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Appears in Collections:Economics eTheses
Title: Where is the Warm Glow? The Labour Market in the Voluntary Sector
Author(s): Rutherford, Alasdair C.
Supervisor(s): Bell, David
Becker, Sascha
Keywords: Economics
Voluntary Sector
Warm Glow
Prosocial Motivation
Unpaid overtime
Issue Date: Apr-2011
Publisher: University of Stirling
Abstract: Why do people work in the voluntary sector? Is the sector distinct, with characteristics that differentiate it from the private and public sectors? Is it important to consider the existence of the so-called ‘third sector’ when analysing behaviour in the labour market? Is altruism really an important motivation for workers in this sector? This dissertation is concerned specifically with the labour market in the voluntary sector: that is, workers who are the paid employees of independent nonprofit organisations. Using a large, national dataset, we explore empirically the predictions of the economic theory of voluntary organisations. In particular, is there evidence for a ‘warm glow’, the extra utility that workers receive for working towards a goal that they share with their employer? Does this glow exist, and is it brighter in the voluntary sector? We examine in turn sector differences in wages, working hours, and find evidence that employment in the voluntary sector is significantly different in some characteristics from both the private and public sectors. The main economic theories of voluntary sector wage-setting rely on some formulation of ‘warm glow’ utility or intrinsic motivation derived from working for an organisation with a mission shared by motivated employees. This leads to a prediction of lower wages in the voluntary sector. The empirical findings in the existing literature have focussed on US data, and the results have been mixed. Using pooled cross-sectional and panel datasets based on UK employment data between 1997 and 2007, we show that there is some evidence of warm-glow wage discounts in the sector for male workers, but that these wage differences have been eroded as the sector has grown. Although there is not a significant sector wage difference found for women, there is evidence that they have also experienced faster wage growth in the voluntary sector than the private. There are significant sector differences in working hours within the Health & Social Work industries, particularly in overtime working. Workers in the voluntary sector work more hours of unpaid overtime, whilst those in the private sector work more hours of paid overtime. Controlling for overtime hours has a significant effect on sector wage differentials. In particular, accounting for unpaid overtime results in evidence of a warm-glow wage discount for female workers. We analyse this data at a time when the sector has been growing dramatically, driven by government policy to reform public services. Our findings suggest that this policy has had unintended consequences for the voluntary sector labour market.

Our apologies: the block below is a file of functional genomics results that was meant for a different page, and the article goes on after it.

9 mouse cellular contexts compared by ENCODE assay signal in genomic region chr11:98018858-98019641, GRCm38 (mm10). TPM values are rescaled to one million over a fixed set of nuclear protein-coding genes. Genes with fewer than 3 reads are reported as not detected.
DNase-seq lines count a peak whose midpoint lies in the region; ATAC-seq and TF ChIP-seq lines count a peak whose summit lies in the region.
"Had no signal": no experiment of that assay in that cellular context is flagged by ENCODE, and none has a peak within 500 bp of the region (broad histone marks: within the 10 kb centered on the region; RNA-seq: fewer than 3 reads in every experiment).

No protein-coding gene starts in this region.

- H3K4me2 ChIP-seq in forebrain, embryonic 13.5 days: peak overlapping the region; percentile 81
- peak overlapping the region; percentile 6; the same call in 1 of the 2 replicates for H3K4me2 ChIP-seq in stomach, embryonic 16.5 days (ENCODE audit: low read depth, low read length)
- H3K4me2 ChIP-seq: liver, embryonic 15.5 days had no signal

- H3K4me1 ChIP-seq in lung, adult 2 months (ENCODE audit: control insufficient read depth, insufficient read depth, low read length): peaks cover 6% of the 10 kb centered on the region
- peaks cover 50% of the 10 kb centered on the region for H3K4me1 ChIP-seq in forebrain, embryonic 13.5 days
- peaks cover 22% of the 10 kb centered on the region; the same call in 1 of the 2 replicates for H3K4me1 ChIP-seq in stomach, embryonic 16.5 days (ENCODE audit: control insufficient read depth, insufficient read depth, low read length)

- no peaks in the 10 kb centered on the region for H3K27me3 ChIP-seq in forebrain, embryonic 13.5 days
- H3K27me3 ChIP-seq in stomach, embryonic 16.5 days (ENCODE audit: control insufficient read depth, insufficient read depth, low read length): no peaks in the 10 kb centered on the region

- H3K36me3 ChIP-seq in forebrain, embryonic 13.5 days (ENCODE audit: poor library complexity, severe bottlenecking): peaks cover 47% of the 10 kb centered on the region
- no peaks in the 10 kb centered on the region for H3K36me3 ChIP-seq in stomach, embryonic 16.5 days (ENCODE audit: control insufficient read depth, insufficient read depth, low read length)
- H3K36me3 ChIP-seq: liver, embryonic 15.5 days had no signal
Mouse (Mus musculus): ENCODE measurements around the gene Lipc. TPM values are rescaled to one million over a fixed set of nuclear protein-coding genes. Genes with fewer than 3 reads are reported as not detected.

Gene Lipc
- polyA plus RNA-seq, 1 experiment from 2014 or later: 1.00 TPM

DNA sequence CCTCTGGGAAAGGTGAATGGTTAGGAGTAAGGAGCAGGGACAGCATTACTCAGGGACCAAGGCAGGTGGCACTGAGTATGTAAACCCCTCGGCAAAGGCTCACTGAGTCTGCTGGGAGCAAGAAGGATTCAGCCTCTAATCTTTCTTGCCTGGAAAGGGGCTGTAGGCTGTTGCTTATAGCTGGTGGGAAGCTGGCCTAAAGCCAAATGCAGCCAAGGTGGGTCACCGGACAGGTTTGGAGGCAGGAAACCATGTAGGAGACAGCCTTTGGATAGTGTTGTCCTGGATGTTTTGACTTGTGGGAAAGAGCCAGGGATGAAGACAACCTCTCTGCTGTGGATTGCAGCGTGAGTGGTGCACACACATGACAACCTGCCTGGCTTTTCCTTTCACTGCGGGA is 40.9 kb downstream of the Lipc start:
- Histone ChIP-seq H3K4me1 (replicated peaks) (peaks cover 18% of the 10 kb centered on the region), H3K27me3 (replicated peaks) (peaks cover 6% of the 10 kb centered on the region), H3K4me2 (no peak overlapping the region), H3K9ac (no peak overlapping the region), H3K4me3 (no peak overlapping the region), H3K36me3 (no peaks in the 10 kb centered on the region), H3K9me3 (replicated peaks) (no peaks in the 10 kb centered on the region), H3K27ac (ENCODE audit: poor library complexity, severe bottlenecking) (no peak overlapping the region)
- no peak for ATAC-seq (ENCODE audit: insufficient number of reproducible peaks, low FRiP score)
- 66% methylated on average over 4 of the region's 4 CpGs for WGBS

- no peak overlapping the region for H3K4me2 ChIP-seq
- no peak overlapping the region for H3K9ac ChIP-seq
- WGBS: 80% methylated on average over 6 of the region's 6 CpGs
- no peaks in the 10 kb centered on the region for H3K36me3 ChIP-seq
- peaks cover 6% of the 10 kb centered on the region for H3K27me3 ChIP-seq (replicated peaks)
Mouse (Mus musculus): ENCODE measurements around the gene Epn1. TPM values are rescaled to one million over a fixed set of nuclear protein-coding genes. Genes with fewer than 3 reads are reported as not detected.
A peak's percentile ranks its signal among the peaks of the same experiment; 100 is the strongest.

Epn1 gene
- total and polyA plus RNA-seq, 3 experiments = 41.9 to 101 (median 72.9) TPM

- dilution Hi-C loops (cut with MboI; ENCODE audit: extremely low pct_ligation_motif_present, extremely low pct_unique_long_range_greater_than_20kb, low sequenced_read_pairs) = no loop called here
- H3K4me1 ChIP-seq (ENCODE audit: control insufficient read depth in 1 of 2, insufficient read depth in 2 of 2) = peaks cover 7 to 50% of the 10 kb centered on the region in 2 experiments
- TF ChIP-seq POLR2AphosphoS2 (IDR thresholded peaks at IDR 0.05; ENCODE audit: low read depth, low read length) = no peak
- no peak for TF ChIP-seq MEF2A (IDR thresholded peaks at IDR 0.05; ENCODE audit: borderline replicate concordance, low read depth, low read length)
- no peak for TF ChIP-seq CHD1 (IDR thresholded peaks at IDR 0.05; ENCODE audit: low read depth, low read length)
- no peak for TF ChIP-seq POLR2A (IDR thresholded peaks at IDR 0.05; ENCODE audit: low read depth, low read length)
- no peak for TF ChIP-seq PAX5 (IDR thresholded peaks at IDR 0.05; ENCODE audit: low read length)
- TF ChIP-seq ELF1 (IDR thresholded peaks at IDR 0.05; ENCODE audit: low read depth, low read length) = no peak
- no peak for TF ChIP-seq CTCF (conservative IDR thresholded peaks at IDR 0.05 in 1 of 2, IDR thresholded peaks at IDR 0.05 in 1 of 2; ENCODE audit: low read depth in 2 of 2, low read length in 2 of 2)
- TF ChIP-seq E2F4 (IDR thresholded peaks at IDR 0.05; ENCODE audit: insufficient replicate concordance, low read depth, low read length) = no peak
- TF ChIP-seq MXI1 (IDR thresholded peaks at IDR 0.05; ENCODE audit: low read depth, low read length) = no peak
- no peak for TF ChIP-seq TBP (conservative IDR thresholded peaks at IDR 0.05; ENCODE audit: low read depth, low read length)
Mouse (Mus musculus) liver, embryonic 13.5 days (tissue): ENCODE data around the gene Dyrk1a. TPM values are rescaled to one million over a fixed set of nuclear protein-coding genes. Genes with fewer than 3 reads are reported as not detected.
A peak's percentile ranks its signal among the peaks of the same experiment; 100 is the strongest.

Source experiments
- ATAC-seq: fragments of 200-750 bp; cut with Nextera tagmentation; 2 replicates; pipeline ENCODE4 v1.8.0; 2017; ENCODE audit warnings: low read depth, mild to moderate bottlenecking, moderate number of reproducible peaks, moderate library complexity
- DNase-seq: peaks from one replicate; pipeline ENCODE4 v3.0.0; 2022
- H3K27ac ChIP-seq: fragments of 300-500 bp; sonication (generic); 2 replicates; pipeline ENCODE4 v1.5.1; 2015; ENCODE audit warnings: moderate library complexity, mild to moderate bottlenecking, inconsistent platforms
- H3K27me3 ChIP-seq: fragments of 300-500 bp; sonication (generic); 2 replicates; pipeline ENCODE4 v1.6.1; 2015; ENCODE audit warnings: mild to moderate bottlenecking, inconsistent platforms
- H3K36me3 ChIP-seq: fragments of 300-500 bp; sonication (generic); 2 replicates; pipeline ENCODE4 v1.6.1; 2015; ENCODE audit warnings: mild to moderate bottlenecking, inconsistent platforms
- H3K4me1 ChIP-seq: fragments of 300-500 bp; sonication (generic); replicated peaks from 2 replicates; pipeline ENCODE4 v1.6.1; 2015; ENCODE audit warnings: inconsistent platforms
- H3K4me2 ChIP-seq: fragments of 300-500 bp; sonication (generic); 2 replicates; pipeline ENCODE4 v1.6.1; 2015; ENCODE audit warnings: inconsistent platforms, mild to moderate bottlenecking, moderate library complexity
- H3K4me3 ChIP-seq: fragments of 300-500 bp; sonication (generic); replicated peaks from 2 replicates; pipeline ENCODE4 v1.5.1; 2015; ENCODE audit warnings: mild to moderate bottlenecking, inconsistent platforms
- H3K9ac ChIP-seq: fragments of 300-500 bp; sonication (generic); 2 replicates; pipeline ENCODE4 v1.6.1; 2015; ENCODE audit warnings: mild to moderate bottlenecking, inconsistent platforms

Type: Thesis or Dissertation
Affiliation: Stirling Management School

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